Adam Conley (Under control through 2021)

Conley is a converted starter in his first season as a reliever, and he’s looked good. There are some command issues and I worry about him regressing as teams get more used to him in this role, but he’s a solid left-handed option. If the cost was right I’d be fine with it, but I have no sense of how Miami will value him.

Brad Ziegler (Rental)

Another old friend here, Ziegler has already served as an impact deadline acquisition for the Red Sox, coming to Boston from Arizona in 2016. He’s a few years older now and clearly almost done, but he has been on a roll of late and I could see him having another strong three-month run in him. Assuming this would cost next to nothing — and it should — I’d be okay with this as, like, a Plan D or something. Reports do indicate the Red Sox may be interested.

Miami Marlins v Baltimore Orioles Photo by Scott Taetsch/Getty Images

New York Mets

Anthony Swarzak (Under control through 2019)

I was interested in Swarzak as a free agent this past winter, but he’s been hurt and/or bad pretty much all season. His control has fallen off completely, but it’s also only been 19 innings. There’s some good buy-low opportunity here and he’d likely cost next to nothing, but he is owed $8.5 million next year. I’m not confident enough in a bounce-back to take on that salary.

Cincinnati Reds

Raisel Iglesias (Under control through 2021)

Iglesias is one of my favorite relievers in all of baseball, and I’d love him on the Red Sox. He’s a legitimately elite arm who can pitch late in games and can also record more than three outs when you need it. Unfortunately, after seeing what Brad Hand cost (I know Adam Cimber was in the deal too and he’s not nothing, but Hand was the headliner) I don’t think the Red Sox realistically have what it takes to pull this off. If they can, I hope they do.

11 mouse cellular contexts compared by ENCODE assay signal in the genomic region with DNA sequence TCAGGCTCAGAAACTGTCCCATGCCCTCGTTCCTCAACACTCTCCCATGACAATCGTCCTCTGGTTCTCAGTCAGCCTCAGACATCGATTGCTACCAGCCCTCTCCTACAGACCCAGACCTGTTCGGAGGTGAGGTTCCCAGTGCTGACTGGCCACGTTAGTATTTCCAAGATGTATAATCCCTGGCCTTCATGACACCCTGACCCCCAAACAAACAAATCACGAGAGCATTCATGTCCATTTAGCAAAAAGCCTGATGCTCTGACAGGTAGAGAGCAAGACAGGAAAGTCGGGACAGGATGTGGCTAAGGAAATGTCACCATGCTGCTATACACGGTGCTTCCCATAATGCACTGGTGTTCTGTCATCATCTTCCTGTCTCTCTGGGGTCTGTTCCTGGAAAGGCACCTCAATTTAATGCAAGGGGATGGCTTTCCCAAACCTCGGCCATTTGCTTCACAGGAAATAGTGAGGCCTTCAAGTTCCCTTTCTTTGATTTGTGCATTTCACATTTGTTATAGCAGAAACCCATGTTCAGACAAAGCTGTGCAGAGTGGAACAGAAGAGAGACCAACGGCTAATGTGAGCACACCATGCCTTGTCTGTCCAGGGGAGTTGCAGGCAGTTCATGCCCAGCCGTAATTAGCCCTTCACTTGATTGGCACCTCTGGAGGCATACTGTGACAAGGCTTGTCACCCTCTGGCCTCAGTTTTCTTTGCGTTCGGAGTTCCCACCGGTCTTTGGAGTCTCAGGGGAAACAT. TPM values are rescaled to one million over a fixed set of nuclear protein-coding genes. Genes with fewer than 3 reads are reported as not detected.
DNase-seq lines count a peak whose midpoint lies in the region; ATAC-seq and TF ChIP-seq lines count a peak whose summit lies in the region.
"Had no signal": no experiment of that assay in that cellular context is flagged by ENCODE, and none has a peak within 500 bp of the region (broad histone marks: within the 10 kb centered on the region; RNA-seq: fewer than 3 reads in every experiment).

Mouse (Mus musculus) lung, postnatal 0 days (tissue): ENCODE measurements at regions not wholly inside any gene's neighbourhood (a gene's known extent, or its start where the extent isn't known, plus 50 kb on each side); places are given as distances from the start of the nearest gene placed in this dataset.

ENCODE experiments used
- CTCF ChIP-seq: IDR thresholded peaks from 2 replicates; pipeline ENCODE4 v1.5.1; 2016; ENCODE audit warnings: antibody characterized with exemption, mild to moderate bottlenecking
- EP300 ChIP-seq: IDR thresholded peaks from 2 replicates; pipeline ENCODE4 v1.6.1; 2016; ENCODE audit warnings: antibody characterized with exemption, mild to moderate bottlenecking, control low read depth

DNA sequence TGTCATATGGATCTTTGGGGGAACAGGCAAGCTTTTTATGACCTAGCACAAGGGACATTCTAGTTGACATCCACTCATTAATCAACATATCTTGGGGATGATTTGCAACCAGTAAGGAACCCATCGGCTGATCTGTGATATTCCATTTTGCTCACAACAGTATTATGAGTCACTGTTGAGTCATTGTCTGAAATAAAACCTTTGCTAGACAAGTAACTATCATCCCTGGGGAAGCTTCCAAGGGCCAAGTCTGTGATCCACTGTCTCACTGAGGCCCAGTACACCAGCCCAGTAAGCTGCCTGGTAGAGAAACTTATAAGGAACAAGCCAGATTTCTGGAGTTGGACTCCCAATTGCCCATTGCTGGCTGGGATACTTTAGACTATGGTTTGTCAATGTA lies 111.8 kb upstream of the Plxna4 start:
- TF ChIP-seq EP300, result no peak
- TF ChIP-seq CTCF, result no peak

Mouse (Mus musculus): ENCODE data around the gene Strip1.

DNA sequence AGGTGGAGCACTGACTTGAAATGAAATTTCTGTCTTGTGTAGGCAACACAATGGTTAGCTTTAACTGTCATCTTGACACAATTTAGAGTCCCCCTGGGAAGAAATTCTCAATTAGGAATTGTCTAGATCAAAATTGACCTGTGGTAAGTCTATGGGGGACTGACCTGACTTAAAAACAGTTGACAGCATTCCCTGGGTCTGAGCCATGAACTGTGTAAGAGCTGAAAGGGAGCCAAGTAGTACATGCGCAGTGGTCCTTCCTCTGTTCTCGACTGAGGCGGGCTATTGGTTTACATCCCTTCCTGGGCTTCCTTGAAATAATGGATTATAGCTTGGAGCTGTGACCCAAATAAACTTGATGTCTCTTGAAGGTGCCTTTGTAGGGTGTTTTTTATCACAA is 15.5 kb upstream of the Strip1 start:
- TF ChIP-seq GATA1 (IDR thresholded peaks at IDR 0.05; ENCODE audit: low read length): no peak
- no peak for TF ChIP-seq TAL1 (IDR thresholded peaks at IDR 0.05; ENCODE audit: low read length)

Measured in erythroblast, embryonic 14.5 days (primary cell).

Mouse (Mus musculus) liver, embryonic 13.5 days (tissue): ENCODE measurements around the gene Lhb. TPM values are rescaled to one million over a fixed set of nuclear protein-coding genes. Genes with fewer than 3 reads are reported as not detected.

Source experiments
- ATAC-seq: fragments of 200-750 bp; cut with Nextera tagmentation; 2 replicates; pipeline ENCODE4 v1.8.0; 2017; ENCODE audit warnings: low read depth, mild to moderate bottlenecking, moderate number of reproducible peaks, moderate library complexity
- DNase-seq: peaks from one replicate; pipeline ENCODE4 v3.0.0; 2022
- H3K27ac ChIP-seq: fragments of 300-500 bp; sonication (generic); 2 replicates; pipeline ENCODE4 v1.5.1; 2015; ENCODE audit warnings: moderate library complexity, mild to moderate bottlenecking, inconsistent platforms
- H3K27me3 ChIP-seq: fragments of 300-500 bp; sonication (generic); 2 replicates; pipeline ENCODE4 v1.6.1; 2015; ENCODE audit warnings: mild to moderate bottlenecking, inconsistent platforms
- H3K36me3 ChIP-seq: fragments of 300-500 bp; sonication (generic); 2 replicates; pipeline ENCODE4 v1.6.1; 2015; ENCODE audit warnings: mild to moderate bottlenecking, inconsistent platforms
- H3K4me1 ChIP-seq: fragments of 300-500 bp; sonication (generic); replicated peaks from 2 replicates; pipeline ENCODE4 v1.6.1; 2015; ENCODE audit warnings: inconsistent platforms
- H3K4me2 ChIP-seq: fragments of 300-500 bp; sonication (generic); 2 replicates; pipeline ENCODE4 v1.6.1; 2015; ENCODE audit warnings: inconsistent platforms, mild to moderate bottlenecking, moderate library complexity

Jared Hughes (Under control through 2020) (Guaranteed in 2019; Team option in 2020)

Iglesias is the headliner in the Reds’ bullpen, but there are other interesting and cheap options. Hughes hardly misses any bats but he is incredible at inducing weak contact and is a groundball machine. He’s always been a sneaky interesting target, at least on the discount bin.

Amir Garrett (Under control through 2023)

Garrett has been thrown out by many in speculation, though I’m not sure how motivated the Reds are to actually deal the young lefty. I suppose I’d throw my hat in the wring if I ran the Red Sox and Garrett was available, but I think his youth and control would drive the price up more than I’d want to pay.

David Hernandez (Under control through 2019)

I’ve always thought Hernandez was a bit underrated and he’s put forth another solid year in 2018, but there’s also nothing about him that really stands out. He’s someone I’d look to add in August off waivers perhaps, but not a big difference-maker here.